Big Dipper, Bootes, Virgo, Corona Borealis, Hercules – Gaze almost vertically as you face the NW, and you’ll easily find the Big Dipper: seven very bright stars that form a spoon shape. Now if you take the handle of the Dipper, follow its curve to the next bright star you see, about 30˚ away, which is Arcturus. “Follow the arc to Arcturus.” That’s the brightest star in Bootes, which looks like a kite. Take that same curve, and follow it about another 20˚ to “speed on to Spica”, the brightest star in Virgo, one of my favorite constellations, since it reminds me of the Dickinson Mermaid.  Now go back to Bootes, and just to the left of Bootes are seven stars that form the northern crown Corona Borealis, which looks more like a small bowl or a “C” in the sky. Continue a little further to the left and you’ll find the keystone asterism which is part of the constellation Hercules. Extra Challenge! Look for M13, the Hercules Cluster in between two of Hercules’ “keystone” stars.  It known as the best globular cluster in the northern skies.  It will be a fuzzy spot in binoculars and will be even cooler through a telescope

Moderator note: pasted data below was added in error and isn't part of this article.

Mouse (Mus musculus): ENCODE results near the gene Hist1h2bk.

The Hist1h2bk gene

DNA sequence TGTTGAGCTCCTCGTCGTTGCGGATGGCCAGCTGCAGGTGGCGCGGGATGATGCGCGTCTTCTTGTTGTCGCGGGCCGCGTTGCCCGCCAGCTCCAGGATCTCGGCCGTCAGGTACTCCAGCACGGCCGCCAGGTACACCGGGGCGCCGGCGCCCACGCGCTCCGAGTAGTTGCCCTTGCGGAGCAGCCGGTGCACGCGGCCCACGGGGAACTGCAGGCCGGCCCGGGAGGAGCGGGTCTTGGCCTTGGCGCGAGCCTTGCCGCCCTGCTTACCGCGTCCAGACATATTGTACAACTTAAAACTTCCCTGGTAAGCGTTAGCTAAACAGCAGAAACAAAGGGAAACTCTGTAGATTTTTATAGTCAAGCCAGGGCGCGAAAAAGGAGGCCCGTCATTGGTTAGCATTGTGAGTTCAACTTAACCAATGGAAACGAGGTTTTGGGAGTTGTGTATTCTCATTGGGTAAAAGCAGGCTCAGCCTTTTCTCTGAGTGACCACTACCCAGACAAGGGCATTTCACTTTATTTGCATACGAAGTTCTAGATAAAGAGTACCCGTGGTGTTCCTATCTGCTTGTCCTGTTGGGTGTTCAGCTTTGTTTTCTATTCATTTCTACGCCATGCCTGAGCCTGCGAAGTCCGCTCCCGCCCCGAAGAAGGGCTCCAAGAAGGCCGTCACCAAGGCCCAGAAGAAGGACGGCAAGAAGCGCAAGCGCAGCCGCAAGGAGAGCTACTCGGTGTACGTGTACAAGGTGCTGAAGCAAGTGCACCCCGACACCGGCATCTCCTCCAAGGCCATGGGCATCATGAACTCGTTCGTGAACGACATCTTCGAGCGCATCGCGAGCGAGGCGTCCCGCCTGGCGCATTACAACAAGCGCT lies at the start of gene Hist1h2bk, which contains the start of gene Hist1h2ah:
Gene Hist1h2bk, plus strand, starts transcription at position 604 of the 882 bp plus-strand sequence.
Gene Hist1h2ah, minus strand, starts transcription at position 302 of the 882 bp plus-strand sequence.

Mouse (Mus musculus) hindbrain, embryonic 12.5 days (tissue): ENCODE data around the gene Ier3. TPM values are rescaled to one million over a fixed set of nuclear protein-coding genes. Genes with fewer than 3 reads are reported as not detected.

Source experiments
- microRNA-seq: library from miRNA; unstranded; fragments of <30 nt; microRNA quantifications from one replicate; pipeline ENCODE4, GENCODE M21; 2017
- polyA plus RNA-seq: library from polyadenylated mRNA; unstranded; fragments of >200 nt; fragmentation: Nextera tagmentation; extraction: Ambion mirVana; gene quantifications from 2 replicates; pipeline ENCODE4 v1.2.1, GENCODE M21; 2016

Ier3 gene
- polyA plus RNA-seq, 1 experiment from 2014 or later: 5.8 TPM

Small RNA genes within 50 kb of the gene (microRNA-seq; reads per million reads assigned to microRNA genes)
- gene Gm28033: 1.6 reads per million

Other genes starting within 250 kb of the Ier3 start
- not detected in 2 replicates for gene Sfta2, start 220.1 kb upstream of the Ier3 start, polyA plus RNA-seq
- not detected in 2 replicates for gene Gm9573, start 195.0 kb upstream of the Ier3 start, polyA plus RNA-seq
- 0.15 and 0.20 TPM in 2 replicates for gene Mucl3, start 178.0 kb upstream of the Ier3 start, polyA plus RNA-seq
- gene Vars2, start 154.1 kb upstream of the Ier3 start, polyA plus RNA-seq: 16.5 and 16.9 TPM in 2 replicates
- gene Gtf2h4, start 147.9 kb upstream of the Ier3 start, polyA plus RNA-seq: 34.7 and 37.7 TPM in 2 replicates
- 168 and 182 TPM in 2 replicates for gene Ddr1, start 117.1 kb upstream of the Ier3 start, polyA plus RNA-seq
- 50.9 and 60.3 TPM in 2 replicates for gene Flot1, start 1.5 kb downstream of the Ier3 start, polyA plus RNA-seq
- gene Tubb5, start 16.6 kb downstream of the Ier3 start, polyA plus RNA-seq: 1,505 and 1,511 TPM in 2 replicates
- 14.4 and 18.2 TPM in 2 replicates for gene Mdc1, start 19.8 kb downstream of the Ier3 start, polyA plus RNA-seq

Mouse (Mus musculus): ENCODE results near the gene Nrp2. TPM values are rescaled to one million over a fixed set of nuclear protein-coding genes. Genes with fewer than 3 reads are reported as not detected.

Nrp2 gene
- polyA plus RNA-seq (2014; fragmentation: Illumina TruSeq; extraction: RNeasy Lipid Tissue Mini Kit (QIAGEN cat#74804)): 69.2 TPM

Before Work:

Summer Triangle – Lyra, Cygnus, Aquila – Look pretty much straight above you, and find the brightest star up there. You’ll notice a parallelogram attached to it. This is the brightest star Vega, part of the constellation Lyra, the harp. Directly above you will be Cygnus the Swan, with its brightest star Deneb. It will look like a large cross, or if you look out a little further, a swan flying above you. Below Cygnus and Lyra is the third constellation of the Summer Triangle, Aquila the Eagle, with its brightest star Altair. The three bright stars in this one can be easily confused for Orion’s belt, given their similar size, however they are not in line as straight, and are part of a bigger diamond shape.  Use a star chart to find small Delphinus and Sagitta in the area as well.

End of podcast: